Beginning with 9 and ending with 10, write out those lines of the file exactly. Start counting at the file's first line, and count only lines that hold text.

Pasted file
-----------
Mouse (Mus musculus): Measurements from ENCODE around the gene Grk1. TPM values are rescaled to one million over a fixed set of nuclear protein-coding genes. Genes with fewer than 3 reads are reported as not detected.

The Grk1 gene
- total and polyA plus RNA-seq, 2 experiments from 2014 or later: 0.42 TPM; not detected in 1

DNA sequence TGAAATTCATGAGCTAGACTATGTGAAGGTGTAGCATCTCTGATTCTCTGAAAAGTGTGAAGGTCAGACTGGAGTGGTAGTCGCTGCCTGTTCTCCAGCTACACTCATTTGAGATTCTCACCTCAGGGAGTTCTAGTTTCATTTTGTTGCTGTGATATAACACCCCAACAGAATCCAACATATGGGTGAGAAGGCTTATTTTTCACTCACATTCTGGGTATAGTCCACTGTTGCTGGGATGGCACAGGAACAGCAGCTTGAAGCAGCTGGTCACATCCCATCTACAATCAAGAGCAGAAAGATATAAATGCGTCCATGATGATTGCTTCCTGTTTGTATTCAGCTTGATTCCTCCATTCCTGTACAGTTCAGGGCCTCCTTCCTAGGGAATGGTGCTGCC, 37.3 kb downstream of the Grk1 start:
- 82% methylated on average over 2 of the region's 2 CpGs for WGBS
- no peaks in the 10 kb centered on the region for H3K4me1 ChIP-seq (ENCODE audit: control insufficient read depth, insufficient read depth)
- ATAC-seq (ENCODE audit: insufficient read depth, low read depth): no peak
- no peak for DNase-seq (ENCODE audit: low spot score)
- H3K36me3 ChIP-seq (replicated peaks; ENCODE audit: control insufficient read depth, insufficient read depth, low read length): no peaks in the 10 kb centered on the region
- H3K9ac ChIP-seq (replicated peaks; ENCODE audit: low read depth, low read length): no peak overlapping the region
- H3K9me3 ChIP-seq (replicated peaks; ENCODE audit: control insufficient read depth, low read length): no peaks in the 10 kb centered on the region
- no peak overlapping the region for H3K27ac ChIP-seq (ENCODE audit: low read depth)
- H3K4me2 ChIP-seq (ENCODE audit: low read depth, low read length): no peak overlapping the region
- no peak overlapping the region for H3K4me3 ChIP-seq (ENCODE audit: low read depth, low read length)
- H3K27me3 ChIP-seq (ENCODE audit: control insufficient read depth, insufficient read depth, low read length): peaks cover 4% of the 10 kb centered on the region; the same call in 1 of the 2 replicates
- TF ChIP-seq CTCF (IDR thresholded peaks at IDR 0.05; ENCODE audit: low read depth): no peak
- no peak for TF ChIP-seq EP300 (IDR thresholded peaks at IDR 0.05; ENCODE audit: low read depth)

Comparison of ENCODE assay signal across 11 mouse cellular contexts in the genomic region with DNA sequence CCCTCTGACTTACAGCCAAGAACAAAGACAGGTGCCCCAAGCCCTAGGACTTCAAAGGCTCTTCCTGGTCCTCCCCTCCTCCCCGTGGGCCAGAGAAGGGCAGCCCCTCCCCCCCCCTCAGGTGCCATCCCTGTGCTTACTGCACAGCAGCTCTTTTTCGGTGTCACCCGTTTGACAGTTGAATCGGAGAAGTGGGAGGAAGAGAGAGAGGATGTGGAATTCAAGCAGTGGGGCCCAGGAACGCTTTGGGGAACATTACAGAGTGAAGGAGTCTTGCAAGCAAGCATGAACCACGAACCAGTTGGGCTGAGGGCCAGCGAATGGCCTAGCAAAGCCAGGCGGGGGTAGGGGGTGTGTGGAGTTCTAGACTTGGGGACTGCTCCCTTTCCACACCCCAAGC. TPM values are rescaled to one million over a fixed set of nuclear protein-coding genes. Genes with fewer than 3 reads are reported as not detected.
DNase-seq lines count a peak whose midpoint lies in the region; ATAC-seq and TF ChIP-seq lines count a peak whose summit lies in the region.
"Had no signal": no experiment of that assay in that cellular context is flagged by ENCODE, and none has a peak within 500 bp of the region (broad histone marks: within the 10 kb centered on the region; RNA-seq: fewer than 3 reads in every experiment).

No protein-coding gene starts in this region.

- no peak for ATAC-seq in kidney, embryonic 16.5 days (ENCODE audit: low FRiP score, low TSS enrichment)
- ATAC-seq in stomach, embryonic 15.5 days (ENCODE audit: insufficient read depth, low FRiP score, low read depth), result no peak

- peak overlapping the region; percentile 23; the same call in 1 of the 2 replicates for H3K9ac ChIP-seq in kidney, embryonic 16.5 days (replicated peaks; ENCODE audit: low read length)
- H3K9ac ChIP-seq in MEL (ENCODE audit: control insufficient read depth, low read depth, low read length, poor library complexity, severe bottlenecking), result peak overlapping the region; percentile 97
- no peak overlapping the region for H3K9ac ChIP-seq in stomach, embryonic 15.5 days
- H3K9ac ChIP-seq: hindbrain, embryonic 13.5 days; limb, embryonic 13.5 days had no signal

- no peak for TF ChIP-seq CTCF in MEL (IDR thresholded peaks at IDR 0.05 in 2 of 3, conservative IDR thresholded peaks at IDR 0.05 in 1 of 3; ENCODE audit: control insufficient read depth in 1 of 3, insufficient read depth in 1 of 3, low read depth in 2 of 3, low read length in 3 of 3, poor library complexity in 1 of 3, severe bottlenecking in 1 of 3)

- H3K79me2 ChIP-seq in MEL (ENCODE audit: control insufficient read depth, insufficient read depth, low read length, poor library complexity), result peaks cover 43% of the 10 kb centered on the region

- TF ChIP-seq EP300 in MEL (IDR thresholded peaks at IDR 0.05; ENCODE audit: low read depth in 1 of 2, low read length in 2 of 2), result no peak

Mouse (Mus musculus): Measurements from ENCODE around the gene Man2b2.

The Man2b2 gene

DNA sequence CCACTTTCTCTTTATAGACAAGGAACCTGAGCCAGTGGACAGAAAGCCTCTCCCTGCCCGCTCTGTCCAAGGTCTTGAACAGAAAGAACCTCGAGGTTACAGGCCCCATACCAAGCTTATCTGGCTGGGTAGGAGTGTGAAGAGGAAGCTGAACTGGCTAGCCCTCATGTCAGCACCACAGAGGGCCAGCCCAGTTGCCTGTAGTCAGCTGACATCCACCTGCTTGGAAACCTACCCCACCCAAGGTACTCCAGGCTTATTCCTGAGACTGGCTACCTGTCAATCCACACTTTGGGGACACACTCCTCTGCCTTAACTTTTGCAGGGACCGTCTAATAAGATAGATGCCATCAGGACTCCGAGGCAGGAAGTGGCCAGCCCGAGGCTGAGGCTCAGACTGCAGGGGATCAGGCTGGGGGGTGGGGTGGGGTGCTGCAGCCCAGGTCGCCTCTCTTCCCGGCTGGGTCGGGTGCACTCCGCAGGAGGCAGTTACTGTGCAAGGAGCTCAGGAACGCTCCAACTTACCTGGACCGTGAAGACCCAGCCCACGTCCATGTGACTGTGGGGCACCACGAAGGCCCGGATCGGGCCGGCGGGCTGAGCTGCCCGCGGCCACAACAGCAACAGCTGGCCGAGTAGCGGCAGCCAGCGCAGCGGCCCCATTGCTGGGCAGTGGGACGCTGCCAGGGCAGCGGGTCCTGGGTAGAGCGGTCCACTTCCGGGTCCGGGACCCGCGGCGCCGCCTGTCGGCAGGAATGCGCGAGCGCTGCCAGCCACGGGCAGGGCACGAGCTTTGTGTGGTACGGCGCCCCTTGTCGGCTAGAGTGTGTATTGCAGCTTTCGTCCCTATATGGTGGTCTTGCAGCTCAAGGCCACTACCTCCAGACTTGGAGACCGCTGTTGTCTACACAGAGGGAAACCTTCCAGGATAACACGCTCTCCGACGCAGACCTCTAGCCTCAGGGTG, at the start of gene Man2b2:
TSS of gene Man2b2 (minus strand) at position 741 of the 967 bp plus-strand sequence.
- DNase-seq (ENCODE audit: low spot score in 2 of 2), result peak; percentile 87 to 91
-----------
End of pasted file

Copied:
- H3K36me3 ChIP-seq (replicated peaks; ENCODE audit: control insufficient read depth, insufficient read depth, low read length): no peaks in the 10 kb centered on the region
- H3K9ac ChIP-seq (replicated peaks; ENCODE audit: low read depth, low read length): no peak overlapping the region